In the FMT group, improvements in android-to-gynoid fat ratio were associated with reductions in relative abundance of Escherichia coli and improvements in relative abundance of Faecalibacterium prausnitzii and other healthy bacteria, and weakly but nonsignificantly correlated with increases in diversity.

Practice Implications

I became a licensed naturopathic doctor in 2011, the first year a paper was indexed in PubMed with the term “fecal microbiota transplantation.” Five papers were published using that term that year, and by 2016, there were 298.2

In May 2016, I spent a weekend in Hamilton, Ontario, with pioneers in the world of FMT research: Emma Allen-Vercoe, PhD (biologist and lead researcher in the RePOOPulate Project),3 Christine Lee, MD (infectious disease doctor and medical microbiologist),4 and Peter Kim, PhD (statistician).5

At that time, controlled trials of FMT for humans had only been conducted for infectious and autoimmune colitis, but there was 1 case report of a woman who had gained 34 pounds after receiving fecal transplant from her overweight daughter.6 This wasn’t a straightforward case, because both the woman and her daughter had a BMI of about 26 before FMT, and both gained about 30 pounds after FMT. In addition, the mother had received at least 7 rounds of antibiotics in the few months before FMT, for bacterial vaginosis, Clostridioides difficile (formerly known as Clostridium difficile, aka C diff) colitis, and Helicobacter pylori gastritis. We know that both taking antibiotics7-9 and treating H pylori[10 may be obesogenic.

Important corollaries from other trials are that the donor should have a more diverse microbiome and the recipient must have a less diverse microbiome.

Murine trials had shown a decade earlier that there was an obesogenic microbiome: We could reliably make skinny rats fat through transplanting fat rats’ microbiota.11,12 Transplanting human microbiomes into mice increases adiposity in the mice, with significantly more adiposity if the human donor is obese,13 but in trials like these, diet appears to be a bigger regulator of mouse weight gain than microbiome.14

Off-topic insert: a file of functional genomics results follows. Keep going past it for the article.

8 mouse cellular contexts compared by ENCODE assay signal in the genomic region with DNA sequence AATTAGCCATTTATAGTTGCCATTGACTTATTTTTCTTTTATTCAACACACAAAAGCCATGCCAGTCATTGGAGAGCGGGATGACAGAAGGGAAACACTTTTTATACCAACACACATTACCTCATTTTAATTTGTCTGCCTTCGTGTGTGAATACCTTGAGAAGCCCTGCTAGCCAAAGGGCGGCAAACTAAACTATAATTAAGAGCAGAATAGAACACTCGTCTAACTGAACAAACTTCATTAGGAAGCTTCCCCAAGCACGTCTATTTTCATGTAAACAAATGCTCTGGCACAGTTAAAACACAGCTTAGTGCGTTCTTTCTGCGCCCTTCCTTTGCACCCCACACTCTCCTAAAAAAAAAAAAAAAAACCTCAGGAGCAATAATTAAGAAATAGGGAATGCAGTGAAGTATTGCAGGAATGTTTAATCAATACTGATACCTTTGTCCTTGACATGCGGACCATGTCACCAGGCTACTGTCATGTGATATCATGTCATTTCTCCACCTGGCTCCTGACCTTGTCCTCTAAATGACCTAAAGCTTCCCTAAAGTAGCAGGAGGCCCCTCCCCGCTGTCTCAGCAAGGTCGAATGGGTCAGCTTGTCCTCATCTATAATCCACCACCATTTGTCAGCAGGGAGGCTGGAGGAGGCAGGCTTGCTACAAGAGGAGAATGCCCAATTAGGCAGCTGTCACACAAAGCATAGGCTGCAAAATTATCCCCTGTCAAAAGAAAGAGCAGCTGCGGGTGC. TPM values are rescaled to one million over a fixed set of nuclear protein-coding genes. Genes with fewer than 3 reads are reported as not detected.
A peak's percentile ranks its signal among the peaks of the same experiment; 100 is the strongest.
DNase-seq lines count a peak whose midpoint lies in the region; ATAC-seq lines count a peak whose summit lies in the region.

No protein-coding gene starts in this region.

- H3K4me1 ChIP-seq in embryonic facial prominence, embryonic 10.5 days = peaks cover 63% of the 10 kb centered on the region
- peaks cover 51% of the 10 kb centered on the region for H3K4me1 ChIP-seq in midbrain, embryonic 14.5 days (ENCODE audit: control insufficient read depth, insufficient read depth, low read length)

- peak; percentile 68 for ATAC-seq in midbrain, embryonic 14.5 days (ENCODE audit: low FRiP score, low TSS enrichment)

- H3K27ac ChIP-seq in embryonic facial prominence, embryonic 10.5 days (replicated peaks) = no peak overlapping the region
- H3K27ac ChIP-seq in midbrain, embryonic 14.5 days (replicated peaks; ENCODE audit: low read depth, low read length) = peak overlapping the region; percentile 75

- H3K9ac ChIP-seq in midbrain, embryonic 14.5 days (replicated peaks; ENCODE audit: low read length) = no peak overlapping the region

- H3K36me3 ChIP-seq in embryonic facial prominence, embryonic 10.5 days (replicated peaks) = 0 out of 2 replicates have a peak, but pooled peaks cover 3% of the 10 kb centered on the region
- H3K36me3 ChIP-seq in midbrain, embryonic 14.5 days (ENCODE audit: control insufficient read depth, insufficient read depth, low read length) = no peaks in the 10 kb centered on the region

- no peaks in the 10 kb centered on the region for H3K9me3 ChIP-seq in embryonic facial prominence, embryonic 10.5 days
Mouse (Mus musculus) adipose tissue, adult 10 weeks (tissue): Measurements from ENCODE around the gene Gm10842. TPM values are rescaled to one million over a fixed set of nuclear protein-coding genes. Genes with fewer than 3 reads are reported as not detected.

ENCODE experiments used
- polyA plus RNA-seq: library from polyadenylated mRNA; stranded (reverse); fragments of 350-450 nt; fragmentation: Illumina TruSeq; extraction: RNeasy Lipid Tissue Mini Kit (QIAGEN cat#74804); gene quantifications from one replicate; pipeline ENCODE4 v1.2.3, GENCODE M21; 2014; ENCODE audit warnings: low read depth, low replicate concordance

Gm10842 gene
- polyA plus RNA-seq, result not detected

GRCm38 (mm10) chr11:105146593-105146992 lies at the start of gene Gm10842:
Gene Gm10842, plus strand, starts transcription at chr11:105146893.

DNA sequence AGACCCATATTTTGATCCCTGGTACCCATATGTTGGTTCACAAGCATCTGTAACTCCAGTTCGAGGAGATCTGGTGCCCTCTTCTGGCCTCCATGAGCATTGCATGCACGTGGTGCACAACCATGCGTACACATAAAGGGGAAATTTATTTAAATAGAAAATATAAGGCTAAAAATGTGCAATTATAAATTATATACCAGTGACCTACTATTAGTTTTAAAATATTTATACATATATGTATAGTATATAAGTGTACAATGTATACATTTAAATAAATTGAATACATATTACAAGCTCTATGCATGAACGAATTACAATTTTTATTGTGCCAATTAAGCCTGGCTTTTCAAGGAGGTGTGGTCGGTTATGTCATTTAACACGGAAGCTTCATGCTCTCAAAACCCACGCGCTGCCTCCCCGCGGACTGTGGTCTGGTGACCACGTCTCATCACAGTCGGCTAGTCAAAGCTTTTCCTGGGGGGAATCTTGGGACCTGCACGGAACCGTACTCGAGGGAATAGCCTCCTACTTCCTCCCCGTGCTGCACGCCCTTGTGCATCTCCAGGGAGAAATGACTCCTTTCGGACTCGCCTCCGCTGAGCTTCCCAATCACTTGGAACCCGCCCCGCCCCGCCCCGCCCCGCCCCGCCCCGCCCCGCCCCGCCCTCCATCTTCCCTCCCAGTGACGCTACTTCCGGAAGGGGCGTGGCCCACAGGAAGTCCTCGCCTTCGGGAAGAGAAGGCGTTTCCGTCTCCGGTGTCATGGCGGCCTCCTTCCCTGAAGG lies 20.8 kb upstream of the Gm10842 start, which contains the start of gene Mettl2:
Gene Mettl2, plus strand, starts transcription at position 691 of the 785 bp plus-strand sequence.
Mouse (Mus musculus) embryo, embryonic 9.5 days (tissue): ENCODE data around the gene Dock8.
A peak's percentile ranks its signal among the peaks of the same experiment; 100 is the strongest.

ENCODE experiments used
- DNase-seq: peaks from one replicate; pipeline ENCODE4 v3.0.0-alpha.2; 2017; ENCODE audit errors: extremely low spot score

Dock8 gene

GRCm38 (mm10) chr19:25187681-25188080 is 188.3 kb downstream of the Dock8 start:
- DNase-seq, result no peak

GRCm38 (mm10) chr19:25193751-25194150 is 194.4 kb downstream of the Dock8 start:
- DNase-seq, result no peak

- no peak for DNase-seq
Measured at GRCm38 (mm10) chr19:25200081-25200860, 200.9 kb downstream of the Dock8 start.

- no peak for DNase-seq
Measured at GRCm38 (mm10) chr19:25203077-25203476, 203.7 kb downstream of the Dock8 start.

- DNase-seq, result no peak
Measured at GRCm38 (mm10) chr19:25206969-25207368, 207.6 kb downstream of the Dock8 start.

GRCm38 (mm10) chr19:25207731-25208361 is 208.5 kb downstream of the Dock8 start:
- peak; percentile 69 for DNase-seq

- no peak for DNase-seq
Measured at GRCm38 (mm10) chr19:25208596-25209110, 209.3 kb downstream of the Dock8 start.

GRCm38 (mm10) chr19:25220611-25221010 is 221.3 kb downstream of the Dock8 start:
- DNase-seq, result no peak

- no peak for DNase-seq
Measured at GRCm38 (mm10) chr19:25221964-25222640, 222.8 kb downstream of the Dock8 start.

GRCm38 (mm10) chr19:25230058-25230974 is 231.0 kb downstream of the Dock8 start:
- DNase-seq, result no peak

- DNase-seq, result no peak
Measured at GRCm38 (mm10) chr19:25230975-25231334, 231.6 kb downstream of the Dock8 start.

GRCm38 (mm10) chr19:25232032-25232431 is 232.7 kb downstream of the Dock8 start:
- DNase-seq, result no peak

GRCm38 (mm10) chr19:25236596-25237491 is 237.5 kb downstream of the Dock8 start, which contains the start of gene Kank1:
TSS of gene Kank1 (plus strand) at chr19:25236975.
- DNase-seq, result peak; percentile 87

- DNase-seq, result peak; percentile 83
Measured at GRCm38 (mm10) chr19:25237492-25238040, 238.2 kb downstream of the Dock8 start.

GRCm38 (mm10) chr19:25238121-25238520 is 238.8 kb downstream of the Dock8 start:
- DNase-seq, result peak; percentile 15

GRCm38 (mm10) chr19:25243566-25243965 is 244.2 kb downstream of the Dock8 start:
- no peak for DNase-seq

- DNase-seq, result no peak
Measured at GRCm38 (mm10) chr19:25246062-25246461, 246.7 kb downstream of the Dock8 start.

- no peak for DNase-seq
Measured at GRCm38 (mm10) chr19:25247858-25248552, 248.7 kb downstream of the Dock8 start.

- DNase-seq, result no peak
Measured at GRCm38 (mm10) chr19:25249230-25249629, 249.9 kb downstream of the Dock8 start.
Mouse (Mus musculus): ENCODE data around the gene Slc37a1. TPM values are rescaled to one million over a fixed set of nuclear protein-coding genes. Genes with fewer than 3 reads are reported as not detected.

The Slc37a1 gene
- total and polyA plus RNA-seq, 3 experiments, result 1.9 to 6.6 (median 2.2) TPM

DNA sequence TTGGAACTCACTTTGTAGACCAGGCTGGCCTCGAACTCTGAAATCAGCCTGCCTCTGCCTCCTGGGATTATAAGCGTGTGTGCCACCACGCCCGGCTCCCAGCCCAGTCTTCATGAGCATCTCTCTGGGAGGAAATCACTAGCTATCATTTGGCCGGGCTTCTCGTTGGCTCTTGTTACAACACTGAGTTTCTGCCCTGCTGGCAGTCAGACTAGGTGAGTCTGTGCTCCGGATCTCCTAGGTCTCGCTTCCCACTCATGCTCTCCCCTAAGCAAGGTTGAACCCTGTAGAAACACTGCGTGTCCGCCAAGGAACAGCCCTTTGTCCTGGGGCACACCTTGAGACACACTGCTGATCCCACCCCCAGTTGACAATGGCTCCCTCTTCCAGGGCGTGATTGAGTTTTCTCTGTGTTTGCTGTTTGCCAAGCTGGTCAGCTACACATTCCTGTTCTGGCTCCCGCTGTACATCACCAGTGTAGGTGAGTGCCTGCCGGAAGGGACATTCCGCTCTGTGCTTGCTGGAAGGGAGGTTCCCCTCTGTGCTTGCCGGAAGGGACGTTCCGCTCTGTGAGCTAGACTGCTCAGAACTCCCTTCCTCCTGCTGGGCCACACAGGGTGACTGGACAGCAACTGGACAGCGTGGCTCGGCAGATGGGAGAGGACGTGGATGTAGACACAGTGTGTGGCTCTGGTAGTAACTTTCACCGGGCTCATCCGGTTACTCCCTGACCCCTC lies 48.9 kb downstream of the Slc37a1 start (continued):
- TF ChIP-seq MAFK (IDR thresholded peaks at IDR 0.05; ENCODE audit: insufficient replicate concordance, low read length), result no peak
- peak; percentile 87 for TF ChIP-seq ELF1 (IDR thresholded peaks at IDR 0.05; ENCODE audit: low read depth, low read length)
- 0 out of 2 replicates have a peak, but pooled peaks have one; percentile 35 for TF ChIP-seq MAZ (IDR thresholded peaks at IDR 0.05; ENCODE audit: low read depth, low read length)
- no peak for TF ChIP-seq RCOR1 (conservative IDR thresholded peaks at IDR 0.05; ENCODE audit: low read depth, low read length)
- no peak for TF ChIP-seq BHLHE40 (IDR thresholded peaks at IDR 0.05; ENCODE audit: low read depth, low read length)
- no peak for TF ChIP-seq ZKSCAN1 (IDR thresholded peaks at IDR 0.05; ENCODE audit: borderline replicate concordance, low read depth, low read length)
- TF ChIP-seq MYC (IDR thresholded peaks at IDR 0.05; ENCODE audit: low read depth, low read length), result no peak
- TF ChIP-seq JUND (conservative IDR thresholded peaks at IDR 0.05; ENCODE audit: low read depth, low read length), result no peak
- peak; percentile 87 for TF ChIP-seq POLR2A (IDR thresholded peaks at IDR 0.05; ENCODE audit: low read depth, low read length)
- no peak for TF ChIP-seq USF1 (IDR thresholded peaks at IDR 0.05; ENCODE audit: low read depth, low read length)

Regardless of adiposity or exercise status, a transplanted microbiome from an obese donor can impair glucose regulation in a lean mouse recipient.15 The same group that published the first-ever randomized, controlled trial of FMT for C diff in 201316 published the first-ever prospective trial of FMT in humans the year before: They transplanted fecal microbiota from lean human donors to men with metabolic syndrome and observed a statistically significant increase in insulin sensitivity, which lasted for weeks before reverting to baseline status.17 However, they noted in a larger 2017 follow-up randomized, controlled trial (RCT) that the post-FMT insulin sensitivity is improved only if the donor has a diverse microbiome and the recipient has a nondiverse microbiome before FMT. They also noted that good responders had significant increases in Akkermansia muciniphila.18

Obese humans tend to have a more proinflammatory microbiome.19 Probiotics can favorably affect the inflammatory microbiome and lead to statistically significant weight loss (half a pound or more per month).20 Back in Hamilton, Kim asked me what he called the million-dollar question: Could FMT substantially reduce weight in overweight and obese humans? Other researchers were wondering the same.21

A 2018 retrospective looked at C diff patients who had received FMT from self-selected family-member donors. The donors ranged from lean to obese in their body weight.22 Although all C diff infection patients had lost weight during their diarrheal illness and appeared to generally regain that weight after a successful FMT, there was no additional weight gain noted in dozens of patients who received FMT from overweight or obese donors. That said, a case report in 2019 described a 26-year-old female with anorexia nervosa who increased her BMI to 19 in a treatment center, but saw it drop to and stabilize at 15 after discharge despite compliance with a hypercaloric, 2,500-calorie daily diet and a desire to achieve a healthy weight. After FMT from a donor with BMI 25, her body fat increased by 55%, and she gained and maintained almost 14 pounds over 36 weeks without any change in diet.23

In 2020 there were 620 papers published about FMT. Excitingly, 2 of them were randomized, controlled trials looking at FMT vs placebo in obese subjects. In the first, published in March 2020, researchers at Massachusetts General Hospital gave FMT or placebo capsules (30 capsules, then 15 capsules a week for 5 weeks) to 24 obese adults with mild to moderate insulin resistance. Despite apparently satisfactory microbiome engraftment, there were no significant differences in insulin sensitivity (primary outcome) or BMI (a secondary outcome).24